Skip to content

The Wall That Heals

August 25, 2013

Idaho – Friday, August 16

Tula and I took a short walk around the campground and then I started packing up. I met a couple who was going to be using the campsite next to mine, and we got to talking a bit, and it turns out they’re headed for Alaska with their young son. We talked about the drive up there, and they’ve got some family there. They were interested in my journey – in fact, the guy had mentioned a 50-state road trip even before I said anything about mine. There are other crazy people who like to be out on the road as much as I do!

Tula and I then headed to the waterfront in downtown Coeur d’Alene. I was lucky to have another gorgeous summer day, and we set off on a shady lakeside path. And then I walked another mile and a half or so on the longest floating boardwalk in the world – it basically goes around a large marina and resort area, and at one point there are a couple sets of stairs and a short little “bridge” up high so that sailboats can get out of the marina, yet people can still enjoy walking on it. Lots of boats were coming and going on this pretty day, including a big all-wooden highly-varnished speedboat. Then I did a little walking in town, and it seemed to mostly be restaurants and gift shops.

Then I was ready to retrace my path a little bit, and head to Hayden, a town just north of Coeur d’Alene. Yesterday when I was driving through, I noticed a lot of detour signs and other information about The Wall That Heals – one of 4 traveling Vietnam Memorial Walls, that can be transported to different cities – which allows veterans and other family members a chance to see “their” wall in case they’re unable to travel to Washington DC. I wanted to go check this out – I thought it was a nice opportunity for veterans who live so far away. They had closed down a couple streets and had a big parking lot available, and it wasn’t quite as crowded as I expected it to be, although it was only early afternoon on a Friday. One of the volunteers expected bigger crowds on Saturday and Sunday. The wall was about a 1/2 scale replica, and even though it wasn’t full size, it still took up quite a bit of space and was very effective. All the names were engraved on it, and there was a booth with volunteers who could help people locate the name they were looking for. The names of the soldiers who gave their lives are not in alphabetical order – they are listed by the date they died, starting in the center of the memorial. The first year that casualties are listed is 1959, and I don’t think I realized the conflict started quite that early. The memorial area was going to be open 24 hours a day through the whole weekend, and they had installed lights along the top of the memorial for evening viewing. Even though the dedication had only taken place a few hours earlier, people had already left mementos alongside the base of the memorial, just like they do in Washington DC. (In Washington, the national park rangers collect the items daily, and catalog them, and I’m not sure where all those things are, but they have included a wedding dress [very sad] and a Harley-Davidson motorcycle in addition to the usual flowers, flags, candles, poems, notes, stuffed animals and other items). There were already flowers and balloons here, as well as some handwritten notes, including one from an anguished medic who hadn’t been able to help everyone on one awful day – he seems to still be haunted by the lives that slipped away before he could do anything. It’s a very emotional place for people, even after nearly 40 years. Women were walking out sobbing, and men were kneeling in front of the names of their lost comrades – it’s a very touching exhibit to see. One of the volunteers told me she was very grateful to have the opportunity to see the wall because she knows she’ll never be able to get to Washington DC – which does seem very far away from Idaho. There were also some exhibits – uniforms and helmets and quite a few letters that had been written from back then. There were several donation boxes around, and it was my donation-of-the-day and I was happy to help a little. The wall was clearly having a big impact on people.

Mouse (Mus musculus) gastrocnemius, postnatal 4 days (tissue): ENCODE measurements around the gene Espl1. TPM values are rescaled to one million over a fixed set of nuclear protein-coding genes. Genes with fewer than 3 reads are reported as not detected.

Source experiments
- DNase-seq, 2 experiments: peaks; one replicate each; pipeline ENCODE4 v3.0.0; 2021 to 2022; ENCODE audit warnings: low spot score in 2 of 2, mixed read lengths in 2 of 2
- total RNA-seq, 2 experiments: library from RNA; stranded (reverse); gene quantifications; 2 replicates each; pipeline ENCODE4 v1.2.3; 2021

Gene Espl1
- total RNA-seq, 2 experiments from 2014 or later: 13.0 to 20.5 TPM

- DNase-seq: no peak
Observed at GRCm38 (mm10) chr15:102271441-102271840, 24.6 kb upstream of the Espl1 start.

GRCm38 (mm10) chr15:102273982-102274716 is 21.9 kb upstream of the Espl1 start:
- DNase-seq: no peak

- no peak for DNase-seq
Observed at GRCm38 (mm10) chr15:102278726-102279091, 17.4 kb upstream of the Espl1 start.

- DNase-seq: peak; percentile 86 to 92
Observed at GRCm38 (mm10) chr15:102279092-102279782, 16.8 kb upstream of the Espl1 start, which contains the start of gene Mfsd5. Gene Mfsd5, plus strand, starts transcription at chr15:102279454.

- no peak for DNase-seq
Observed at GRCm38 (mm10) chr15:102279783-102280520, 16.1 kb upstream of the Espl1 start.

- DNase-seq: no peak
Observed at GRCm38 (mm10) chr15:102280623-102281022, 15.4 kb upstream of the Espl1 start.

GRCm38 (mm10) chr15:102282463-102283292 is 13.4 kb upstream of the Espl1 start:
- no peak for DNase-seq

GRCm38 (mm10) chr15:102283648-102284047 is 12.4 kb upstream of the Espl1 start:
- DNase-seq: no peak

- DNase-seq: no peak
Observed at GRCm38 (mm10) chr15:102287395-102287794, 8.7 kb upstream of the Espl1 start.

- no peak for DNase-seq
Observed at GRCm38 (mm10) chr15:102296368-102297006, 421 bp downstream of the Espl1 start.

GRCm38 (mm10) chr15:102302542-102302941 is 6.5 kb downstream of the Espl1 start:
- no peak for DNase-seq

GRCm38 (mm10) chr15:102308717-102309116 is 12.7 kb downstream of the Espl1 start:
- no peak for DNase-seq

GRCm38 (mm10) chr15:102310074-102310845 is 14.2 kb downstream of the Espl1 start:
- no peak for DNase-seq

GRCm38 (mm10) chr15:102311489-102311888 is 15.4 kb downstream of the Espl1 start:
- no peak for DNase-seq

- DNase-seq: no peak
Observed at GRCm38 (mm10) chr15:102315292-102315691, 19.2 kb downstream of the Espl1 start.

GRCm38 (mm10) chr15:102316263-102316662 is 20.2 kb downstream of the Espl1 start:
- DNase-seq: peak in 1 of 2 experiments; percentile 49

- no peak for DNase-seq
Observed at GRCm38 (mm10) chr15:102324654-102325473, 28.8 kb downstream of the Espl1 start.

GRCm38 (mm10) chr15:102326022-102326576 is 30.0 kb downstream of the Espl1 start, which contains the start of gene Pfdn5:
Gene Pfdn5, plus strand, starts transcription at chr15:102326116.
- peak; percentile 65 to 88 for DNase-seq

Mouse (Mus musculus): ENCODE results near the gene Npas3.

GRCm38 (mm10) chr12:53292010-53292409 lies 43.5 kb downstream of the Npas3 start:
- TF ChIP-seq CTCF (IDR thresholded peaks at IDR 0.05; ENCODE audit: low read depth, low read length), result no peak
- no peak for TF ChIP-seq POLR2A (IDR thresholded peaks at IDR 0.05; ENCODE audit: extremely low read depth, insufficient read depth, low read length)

Then I was going to be heading south to Lewiston, but on the way I stopped in Coeur d’Alene again – at Tubbs Hill Park by a different part of the lake where there were several miles of nature trails on the bluffs overlooking the water. It was a nice shady trail with beautiful views of the lake, and Tula and I walked another 2 1/2 miles. There were a couple beach areas, and we walked down to one of them, and Tula got in for another swim. It’s been hot here in Idaho – temperatures in the upper 80s and lower 90s. So far I think it’s the hottest state I’ve been in! And Tula’s been enjoying her quick dips in the water! I try to not let her swim unless I know we still have some walking to do so she can dry off. We finished off our walking for the day here.

Then I was going to head south – I’ve been dawdling a bit in the panhandle because it’s so pretty, but I wanted to see some more of the state. I headed down to Lewiston, and we passed through another area with endless golden wheat fields. Later we stopped in the town of Moscow (pronounced MOSS-co) on the way – a college town that was lively in the evening and we got out and did a little extra walking for the day. Even though it was dark out, the town was lit up, and it was nice to get out and stretch before finishing up the drive for the day.































From → Uncategorized

Leave a Comment

Leave a Reply

Fill in your details below or click an icon to log in: Logo

You are commenting using your account. Log Out /  Change )

Facebook photo

You are commenting using your Facebook account. Log Out /  Change )

Connecting to %s

%d bloggers like this: